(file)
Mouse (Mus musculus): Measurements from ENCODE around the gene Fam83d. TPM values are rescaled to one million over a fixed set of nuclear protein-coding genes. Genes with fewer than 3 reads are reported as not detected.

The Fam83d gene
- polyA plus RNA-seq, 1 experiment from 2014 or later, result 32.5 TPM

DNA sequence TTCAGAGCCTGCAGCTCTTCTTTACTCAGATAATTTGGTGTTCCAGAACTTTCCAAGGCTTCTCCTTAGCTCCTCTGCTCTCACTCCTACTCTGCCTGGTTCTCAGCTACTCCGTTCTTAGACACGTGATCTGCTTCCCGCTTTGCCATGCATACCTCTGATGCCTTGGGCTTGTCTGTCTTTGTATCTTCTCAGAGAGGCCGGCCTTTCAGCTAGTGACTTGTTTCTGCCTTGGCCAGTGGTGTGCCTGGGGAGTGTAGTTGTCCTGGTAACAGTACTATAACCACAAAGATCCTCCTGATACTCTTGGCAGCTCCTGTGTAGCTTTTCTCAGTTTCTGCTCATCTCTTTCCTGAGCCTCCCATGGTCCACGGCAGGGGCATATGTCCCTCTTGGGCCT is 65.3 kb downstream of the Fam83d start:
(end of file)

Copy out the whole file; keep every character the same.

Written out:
Mouse (Mus musculus): Measurements from ENCODE around the gene Fam83d. TPM values are rescaled to one million over a fixed set of nuclear protein-coding genes. Genes with fewer than 3 reads are reported as not detected.

The Fam83d gene
- polyA plus RNA-seq, 1 experiment from 2014 or later, result 32.5 TPM

DNA sequence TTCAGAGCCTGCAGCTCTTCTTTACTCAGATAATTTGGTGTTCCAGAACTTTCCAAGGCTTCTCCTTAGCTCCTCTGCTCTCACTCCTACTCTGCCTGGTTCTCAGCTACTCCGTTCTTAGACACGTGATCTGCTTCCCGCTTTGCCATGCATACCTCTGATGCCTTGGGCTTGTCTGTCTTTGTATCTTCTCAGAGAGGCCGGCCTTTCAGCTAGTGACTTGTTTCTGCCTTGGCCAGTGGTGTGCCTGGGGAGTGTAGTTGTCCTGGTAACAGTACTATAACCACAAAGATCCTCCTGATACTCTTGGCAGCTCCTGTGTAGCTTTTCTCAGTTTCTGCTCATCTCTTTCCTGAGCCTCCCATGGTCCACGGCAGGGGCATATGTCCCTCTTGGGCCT is 65.3 kb downstream of the Fam83d start: